Interviewed by BBC Breakfast's Bill Turnbull today, alongside other political veterans Michael Howard and Ken Livingstone, former Liberal Democrat leader Lord (Paddy) Ashdown made the type of sweeping comment to be filed under the heading 'hysterical'.
He insisted the democratic mandate the Scottish people might give to the SNP on 7 May would lead to Nicola Sturgeon's party coming "to burn Westminster down and to make the thing dysfunctional", adding that this was exactly what happened in the Balkans (where he served as the High Representative for Bosnia and Herzegovina in 2002, a role created to oversee the peace accords that ended the 1992-95 Bosnian War).
The comparison is an insult to the process of democracy
The comparison is farcical, and an insult to the process of democracy he must have surely espoused in that diplomatic role. The SNP embrace a broad range of policies, but are clearly anchored in the progressive, socially democratic, left-of-centre (the arena his own party abandoned when the Conservatives offered them cabinet posts in 2010). Any leverage the SNP might have in collaborating with other parties to form some future Westminster coalition will be because voters placed an X in a box in a polling station, not because they began slaughtering neighbours on the basis of whichever church/chapel/mosque they attended. The violence that eviscerated Yugoslavia was stoked by an ultra right-wing form of nationalism that picked at festering sores dating back to the Ottoman Empire.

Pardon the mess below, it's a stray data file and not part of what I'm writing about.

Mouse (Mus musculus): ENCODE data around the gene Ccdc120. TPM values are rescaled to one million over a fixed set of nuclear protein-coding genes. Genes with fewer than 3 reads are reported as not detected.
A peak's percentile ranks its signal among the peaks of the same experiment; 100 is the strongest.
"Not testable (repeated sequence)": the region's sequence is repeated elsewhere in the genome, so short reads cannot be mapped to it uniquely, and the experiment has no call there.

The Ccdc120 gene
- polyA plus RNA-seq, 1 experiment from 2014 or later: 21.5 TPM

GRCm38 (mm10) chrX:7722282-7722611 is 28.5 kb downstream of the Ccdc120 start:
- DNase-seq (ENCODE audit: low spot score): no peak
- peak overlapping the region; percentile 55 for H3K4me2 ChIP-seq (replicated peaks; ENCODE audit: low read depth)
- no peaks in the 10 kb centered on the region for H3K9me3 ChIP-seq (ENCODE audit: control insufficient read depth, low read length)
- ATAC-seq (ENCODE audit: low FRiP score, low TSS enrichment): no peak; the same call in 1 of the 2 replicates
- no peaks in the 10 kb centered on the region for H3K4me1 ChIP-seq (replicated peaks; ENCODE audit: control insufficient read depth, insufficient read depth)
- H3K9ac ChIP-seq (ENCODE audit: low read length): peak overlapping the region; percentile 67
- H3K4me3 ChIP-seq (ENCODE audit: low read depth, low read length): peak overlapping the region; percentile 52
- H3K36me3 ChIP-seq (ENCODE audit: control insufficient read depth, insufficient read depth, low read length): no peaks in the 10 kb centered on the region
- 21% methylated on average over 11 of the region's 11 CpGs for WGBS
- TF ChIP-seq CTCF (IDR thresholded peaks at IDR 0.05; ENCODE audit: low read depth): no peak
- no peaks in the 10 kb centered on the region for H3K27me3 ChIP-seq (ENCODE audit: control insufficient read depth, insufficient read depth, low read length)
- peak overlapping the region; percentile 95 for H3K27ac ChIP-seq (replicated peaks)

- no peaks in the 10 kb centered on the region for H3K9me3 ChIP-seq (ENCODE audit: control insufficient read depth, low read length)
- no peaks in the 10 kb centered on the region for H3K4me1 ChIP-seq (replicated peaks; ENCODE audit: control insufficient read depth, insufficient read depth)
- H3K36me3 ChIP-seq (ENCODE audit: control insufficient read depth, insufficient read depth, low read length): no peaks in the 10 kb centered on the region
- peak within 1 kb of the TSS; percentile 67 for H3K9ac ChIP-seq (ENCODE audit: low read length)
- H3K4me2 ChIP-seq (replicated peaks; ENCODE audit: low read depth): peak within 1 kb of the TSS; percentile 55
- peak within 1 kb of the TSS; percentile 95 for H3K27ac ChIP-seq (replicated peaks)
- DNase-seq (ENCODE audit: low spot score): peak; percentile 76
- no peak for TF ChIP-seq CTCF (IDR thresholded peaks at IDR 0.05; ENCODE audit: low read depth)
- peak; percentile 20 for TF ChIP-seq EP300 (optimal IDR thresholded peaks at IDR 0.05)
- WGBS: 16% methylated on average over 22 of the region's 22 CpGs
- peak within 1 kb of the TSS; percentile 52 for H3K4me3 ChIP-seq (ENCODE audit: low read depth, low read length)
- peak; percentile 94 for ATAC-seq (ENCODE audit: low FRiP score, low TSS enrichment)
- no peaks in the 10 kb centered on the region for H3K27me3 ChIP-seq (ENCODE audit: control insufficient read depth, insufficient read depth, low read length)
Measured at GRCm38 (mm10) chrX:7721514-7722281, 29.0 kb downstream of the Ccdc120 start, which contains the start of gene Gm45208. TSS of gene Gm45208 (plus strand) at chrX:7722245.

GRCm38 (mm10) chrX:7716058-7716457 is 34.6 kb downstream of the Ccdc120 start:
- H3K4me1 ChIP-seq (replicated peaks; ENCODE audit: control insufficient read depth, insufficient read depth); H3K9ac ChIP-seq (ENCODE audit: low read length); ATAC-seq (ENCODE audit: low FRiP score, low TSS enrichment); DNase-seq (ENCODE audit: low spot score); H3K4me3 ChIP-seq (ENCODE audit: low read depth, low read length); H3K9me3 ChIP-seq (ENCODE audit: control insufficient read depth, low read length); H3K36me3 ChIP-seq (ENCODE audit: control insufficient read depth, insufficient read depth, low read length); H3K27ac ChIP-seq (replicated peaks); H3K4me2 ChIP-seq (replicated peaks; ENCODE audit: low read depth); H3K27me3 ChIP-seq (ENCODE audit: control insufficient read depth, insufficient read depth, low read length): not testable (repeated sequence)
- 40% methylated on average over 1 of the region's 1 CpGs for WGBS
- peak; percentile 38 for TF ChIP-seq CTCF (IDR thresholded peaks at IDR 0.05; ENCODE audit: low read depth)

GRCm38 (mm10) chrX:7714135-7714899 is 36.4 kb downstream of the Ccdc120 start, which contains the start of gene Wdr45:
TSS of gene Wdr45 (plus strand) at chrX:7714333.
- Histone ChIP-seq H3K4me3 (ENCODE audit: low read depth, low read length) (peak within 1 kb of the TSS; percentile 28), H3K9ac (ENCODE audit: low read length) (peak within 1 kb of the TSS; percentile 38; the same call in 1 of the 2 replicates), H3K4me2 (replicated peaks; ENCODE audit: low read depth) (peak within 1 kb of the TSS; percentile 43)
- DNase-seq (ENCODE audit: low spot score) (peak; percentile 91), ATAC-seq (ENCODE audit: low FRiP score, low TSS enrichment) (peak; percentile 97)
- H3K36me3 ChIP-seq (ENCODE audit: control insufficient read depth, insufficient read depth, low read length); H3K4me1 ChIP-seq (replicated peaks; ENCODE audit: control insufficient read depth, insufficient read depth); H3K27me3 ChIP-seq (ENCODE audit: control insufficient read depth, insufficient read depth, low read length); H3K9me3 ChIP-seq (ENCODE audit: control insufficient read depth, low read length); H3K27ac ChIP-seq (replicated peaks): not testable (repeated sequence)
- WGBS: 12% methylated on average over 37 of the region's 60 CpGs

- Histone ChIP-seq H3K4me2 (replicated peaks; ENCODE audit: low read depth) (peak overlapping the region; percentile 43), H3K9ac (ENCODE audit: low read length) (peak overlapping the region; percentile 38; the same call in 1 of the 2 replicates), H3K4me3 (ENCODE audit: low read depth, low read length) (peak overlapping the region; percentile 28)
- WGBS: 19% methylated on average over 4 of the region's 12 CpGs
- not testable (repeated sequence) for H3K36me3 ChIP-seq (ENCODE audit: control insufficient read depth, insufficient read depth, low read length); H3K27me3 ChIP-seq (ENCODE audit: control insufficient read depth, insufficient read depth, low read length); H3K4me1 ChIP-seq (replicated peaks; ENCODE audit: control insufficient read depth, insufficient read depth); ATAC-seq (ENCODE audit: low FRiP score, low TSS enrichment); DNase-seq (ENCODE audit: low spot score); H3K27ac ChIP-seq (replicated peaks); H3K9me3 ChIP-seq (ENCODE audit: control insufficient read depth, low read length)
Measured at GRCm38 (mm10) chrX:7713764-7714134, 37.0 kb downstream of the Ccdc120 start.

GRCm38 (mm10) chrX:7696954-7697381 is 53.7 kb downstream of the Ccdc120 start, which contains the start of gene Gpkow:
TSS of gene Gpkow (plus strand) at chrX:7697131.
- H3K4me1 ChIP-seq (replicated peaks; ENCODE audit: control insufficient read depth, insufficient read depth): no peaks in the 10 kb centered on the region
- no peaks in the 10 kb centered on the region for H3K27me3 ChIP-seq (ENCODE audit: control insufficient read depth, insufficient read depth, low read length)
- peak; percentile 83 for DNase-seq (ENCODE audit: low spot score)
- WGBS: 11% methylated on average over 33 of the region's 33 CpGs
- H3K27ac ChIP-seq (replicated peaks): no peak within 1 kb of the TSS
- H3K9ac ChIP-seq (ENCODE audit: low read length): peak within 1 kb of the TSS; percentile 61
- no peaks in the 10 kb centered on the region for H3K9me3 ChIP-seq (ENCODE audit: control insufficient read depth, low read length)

The outcome of this year's UK General Election may be unpredictable, but one certainty is that there will be many more of these lazy but inflammatory soundbites, right across the political spectrum.